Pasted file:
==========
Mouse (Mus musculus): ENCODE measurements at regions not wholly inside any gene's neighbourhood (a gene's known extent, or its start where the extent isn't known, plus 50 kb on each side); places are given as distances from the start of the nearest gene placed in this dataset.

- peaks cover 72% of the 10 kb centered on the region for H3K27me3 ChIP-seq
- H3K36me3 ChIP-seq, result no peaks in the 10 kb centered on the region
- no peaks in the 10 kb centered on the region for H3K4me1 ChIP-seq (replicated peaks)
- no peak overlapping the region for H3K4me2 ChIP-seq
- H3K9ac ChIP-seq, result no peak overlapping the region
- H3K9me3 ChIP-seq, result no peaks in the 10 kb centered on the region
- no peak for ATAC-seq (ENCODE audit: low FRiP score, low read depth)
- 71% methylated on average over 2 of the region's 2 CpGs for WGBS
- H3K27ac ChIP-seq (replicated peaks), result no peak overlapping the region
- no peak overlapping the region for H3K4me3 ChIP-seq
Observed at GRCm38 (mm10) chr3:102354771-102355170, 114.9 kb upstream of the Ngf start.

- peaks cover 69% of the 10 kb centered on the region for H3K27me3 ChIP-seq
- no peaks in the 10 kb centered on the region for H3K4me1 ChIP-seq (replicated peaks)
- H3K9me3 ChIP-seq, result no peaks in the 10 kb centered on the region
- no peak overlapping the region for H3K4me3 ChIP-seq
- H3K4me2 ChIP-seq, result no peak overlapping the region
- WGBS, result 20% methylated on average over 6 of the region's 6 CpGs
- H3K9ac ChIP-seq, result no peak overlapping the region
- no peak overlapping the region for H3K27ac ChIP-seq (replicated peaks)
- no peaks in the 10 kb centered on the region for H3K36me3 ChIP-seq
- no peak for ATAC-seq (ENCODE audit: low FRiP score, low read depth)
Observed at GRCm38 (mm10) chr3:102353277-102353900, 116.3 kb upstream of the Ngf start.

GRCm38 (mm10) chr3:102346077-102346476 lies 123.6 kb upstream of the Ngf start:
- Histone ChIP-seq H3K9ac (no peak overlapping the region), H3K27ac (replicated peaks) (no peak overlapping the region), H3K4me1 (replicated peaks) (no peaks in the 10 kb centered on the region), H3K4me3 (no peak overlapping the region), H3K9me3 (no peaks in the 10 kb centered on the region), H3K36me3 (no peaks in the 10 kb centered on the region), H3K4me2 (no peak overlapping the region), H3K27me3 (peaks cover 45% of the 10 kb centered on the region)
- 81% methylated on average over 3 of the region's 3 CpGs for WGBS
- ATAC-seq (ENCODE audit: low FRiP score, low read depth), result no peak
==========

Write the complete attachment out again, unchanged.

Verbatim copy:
Mouse (Mus musculus): ENCODE measurements at regions not wholly inside any gene's neighbourhood (a gene's known extent, or its start where the extent isn't known, plus 50 kb on each side); places are given as distances from the start of the nearest gene placed in this dataset.

- peaks cover 72% of the 10 kb centered on the region for H3K27me3 ChIP-seq
- H3K36me3 ChIP-seq, result no peaks in the 10 kb centered on the region
- no peaks in the 10 kb centered on the region for H3K4me1 ChIP-seq (replicated peaks)
- no peak overlapping the region for H3K4me2 ChIP-seq
- H3K9ac ChIP-seq, result no peak overlapping the region
- H3K9me3 ChIP-seq, result no peaks in the 10 kb centered on the region
- no peak for ATAC-seq (ENCODE audit: low FRiP score, low read depth)
- 71% methylated on average over 2 of the region's 2 CpGs for WGBS
- H3K27ac ChIP-seq (replicated peaks), result no peak overlapping the region
- no peak overlapping the region for H3K4me3 ChIP-seq
Observed at GRCm38 (mm10) chr3:102354771-102355170, 114.9 kb upstream of the Ngf start.

- peaks cover 69% of the 10 kb centered on the region for H3K27me3 ChIP-seq
- no peaks in the 10 kb centered on the region for H3K4me1 ChIP-seq (replicated peaks)
- H3K9me3 ChIP-seq, result no peaks in the 10 kb centered on the region
- no peak overlapping the region for H3K4me3 ChIP-seq
- H3K4me2 ChIP-seq, result no peak overlapping the region
- WGBS, result 20% methylated on average over 6 of the region's 6 CpGs
- H3K9ac ChIP-seq, result no peak overlapping the region
- no peak overlapping the region for H3K27ac ChIP-seq (replicated peaks)
- no peaks in the 10 kb centered on the region for H3K36me3 ChIP-seq
- no peak for ATAC-seq (ENCODE audit: low FRiP score, low read depth)
Observed at GRCm38 (mm10) chr3:102353277-102353900, 116.3 kb upstream of the Ngf start.

GRCm38 (mm10) chr3:102346077-102346476 lies 123.6 kb upstream of the Ngf start:
- Histone ChIP-seq H3K9ac (no peak overlapping the region), H3K27ac (replicated peaks) (no peak overlapping the region), H3K4me1 (replicated peaks) (no peaks in the 10 kb centered on the region), H3K4me3 (no peak overlapping the region), H3K9me3 (no peaks in the 10 kb centered on the region), H3K36me3 (no peaks in the 10 kb centered on the region), H3K4me2 (no peak overlapping the region), H3K27me3 (peaks cover 45% of the 10 kb centered on the region)
- 81% methylated on average over 3 of the region's 3 CpGs for WGBS
- ATAC-seq (ENCODE audit: low FRiP score, low read depth), result no peak